I Do, But I Don’t: Caring About the Oscars
“I don’t know whether I want to write about the Oscars on my blog, because I would hate to give the impression that I care.”
I tweeted this about a minute before I started writing this, and it made me realize something. I do care, at least a part of me does. I think we all do, whether we want to admit it or not. I think that there were so many vocal and vehement reactions to the nominees is indicative of that. For as much attention as I’ve been paying to the race the last few years, and that’s been almost none besides early scrolls through nomination lists and peripheral chatter about the nominees, I still care about the Oscars. I’ve certainly, at this point, come to terms with the fact that the Academy Awards are, by no means, the sole metric of worth or quality on which to judge any movie, but at the same time, there’s something that aches in me about the Oscars. It sounds kind of silly, I know, but at the core of where my heart should be, I’m a tried and true cinephile, someone who wants to share this art with the world and everyone I meet (I’m great at parties!). And the Oscars have been, for as long as I’ve been paying attention to them (since Crash won Best Picture), always extremely frustrating. Awards by their very nature, I suppose, are meant to be that way.
This year, on the one hand, it seems to have been an extremely conservative list of nominations, filled with white people and very few women. On the other hand, I’m kind of vaguely impressed that smaller and/or artier films like Foxcatcher, Boyhood, and Whiplash are getting recognition, as well as cinema like Two Days, One Night, Mr. Turner (hey dad!), and The Tale of the Princess Kaguya. But, nonetheless, there’s still the issue of representation. Such a blisteringly white year, and so male.
So, I care about the Oscars because I care about movies. It’s not the other way around. I know, the tedious methods by which people nominate and vote for the Academy Awards is a complicated affair (fun fact: we studied a bunch of voting methods in one of my university math classes; I thought one particular method was beyond ridiculous, only to discover that AMPAS uses it), and that old white people dominate the Academy. But, that won’t make me stop caring, at least partially.
So paradoxical is our, or rather my, relationship with awards: we dismiss them as worthless when the things that we love and admire don’t get support or recognition, but we root for the things we do care about or use things that have won as proof of greatness (sometimes). It’s a form of validation, to some degree, and there’s little reconciliation between the two.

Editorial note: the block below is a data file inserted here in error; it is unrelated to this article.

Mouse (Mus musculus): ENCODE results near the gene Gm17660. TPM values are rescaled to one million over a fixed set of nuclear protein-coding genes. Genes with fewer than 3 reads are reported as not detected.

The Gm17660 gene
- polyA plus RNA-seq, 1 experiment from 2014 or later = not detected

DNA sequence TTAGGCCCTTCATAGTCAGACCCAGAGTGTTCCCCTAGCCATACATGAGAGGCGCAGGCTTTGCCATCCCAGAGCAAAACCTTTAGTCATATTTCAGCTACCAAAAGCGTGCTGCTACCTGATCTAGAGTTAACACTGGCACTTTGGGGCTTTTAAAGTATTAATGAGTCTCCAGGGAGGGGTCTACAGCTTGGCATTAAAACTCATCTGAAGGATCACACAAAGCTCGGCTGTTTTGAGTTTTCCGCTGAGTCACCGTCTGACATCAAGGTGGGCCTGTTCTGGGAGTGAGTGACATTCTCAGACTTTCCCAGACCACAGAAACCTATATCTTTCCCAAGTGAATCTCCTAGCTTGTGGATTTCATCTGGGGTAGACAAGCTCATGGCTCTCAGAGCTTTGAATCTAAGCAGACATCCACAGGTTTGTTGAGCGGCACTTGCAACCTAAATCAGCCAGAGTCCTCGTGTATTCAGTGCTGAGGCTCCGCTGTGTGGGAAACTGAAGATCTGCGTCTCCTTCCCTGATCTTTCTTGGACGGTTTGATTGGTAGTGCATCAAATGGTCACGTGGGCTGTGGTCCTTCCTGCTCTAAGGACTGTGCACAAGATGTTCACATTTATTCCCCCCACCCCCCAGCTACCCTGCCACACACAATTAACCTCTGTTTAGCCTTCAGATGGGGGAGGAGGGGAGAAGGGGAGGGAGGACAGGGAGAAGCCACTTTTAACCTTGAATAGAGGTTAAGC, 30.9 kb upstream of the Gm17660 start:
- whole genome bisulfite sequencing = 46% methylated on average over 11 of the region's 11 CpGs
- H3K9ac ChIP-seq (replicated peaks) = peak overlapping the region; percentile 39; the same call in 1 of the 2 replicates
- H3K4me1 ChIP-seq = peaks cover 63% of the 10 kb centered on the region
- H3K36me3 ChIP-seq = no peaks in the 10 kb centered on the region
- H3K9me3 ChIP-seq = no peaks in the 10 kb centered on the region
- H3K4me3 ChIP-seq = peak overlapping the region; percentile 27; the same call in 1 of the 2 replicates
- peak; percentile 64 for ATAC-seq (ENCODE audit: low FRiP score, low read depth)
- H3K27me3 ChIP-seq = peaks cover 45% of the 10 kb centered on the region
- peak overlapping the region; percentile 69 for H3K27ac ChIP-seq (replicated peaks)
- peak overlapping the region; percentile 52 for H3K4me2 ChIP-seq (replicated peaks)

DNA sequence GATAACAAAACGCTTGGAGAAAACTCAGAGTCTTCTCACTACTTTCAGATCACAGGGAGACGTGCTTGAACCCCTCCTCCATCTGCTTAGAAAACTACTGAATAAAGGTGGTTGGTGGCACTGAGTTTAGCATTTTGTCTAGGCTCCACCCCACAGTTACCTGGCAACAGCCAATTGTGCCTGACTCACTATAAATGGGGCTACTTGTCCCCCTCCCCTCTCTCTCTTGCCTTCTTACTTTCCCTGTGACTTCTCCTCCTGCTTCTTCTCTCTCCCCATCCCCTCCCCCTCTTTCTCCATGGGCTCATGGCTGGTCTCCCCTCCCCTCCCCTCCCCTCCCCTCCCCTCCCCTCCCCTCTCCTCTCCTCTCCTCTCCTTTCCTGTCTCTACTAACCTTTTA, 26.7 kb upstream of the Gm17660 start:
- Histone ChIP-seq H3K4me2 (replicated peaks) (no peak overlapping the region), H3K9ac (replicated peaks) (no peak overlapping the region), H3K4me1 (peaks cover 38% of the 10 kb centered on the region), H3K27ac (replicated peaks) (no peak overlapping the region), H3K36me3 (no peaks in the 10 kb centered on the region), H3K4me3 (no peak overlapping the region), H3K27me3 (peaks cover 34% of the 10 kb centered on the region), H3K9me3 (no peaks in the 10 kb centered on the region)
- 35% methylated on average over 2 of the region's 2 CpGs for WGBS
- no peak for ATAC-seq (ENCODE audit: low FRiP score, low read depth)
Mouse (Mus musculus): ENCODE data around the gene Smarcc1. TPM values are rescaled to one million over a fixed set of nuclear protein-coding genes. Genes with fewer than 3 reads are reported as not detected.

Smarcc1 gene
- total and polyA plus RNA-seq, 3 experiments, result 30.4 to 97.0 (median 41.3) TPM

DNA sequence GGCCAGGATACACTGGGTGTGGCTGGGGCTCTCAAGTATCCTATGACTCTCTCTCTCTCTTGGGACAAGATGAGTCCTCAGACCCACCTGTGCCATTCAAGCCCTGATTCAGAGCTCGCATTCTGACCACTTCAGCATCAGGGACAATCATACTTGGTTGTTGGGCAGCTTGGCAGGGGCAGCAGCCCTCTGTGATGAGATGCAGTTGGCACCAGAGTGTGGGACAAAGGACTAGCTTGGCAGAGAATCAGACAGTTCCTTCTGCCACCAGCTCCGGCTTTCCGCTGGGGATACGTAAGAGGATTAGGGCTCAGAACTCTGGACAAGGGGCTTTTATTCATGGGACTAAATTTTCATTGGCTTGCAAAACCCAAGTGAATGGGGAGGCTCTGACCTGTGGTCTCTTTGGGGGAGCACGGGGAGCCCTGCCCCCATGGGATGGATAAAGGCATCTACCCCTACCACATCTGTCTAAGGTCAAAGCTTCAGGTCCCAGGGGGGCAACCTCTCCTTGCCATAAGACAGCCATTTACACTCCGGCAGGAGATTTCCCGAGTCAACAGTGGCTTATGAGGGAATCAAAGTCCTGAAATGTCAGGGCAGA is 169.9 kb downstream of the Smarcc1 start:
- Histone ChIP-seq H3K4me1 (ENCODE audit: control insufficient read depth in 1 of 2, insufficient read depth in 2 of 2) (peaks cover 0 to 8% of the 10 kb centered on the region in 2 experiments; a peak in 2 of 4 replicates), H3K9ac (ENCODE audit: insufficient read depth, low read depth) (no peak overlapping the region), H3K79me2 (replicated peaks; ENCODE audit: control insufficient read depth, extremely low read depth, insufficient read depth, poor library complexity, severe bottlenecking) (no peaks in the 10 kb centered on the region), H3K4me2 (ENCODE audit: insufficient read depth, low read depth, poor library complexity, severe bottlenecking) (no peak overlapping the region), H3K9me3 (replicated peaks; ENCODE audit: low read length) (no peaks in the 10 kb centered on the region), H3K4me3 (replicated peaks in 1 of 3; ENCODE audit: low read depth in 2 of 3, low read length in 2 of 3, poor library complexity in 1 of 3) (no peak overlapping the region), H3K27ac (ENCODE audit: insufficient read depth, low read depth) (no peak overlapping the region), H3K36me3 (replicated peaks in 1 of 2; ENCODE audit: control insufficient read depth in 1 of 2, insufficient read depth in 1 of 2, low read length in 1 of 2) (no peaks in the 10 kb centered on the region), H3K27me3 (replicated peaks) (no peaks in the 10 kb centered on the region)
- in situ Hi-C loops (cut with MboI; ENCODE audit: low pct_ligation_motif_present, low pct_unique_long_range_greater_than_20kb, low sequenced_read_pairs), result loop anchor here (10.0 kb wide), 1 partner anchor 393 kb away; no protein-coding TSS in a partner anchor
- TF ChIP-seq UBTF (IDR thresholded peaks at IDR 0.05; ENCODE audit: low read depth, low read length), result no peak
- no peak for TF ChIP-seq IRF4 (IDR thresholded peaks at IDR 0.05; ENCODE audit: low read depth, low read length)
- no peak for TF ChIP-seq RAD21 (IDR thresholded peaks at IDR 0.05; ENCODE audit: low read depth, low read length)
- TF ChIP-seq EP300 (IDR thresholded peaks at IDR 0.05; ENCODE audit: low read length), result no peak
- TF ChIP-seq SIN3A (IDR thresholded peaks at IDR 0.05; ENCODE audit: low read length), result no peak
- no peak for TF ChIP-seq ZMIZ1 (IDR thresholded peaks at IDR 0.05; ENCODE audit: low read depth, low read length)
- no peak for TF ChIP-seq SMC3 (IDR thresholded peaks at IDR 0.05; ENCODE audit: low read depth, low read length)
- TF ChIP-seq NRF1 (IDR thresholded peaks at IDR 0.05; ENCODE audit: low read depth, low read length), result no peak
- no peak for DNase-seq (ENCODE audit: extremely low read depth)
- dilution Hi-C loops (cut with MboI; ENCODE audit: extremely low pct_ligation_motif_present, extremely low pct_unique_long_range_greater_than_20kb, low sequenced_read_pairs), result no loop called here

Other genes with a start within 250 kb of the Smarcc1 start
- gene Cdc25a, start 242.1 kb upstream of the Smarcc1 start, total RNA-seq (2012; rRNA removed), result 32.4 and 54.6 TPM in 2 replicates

As my friend David Neary said, to observe the Oscars is interesting to gauge what kind of taste the industry has and therefore what they’ll lean towards making in the future. But, I guess what I’m trying to say is that I want the Oscars to be better. More flexible and open and open-minded. And if the Oscars are somehow indicative of Hollywood as a whole, I want the industry to be more open and diverse. That many important works seemed to be overlooked, seemingly, is disconcerting, but I want those works to be elevated by other people (hey ho, critics!) and for audiences to pay attention to them a little bit. I want great filmmaking to be championed regardless of its Oscar chances and for audiences to recognize that the Oscars are not the sole metric of worth. I want audiences to expand their entertainment palettes.
I know I’m asking for a lot, something nary impossible. But, I just want the Oscars and viewers and the industry to be better. Because I love movies. Who doesn’t?
The Eye in Team: The Gaze of ‘Foxcatcher’
Foxcatcher either doesn’t care or doesn’t want to establish exactly from whose perspective the film is, which is, in a way, a double edged sword. So much of the film takes pleasure in lacing every frame and action with ambiguity that it does, understandably, get frustrating. It at once wants to become intimate with its characters – Mark Schultz (Channing Tatum) and David Schultz (Mark Ruffalo), two Olympic gold medalists in wrestling, and John du Pont (Steve Carell), the “rich old guy” that recruits both of them to help his Team Foxcatcher to become best in the world – and get inside their heads, but these characters seem to push back against that very idea. So far as understanding them, we get nothing, which is a good thing. Read the rest of this entry »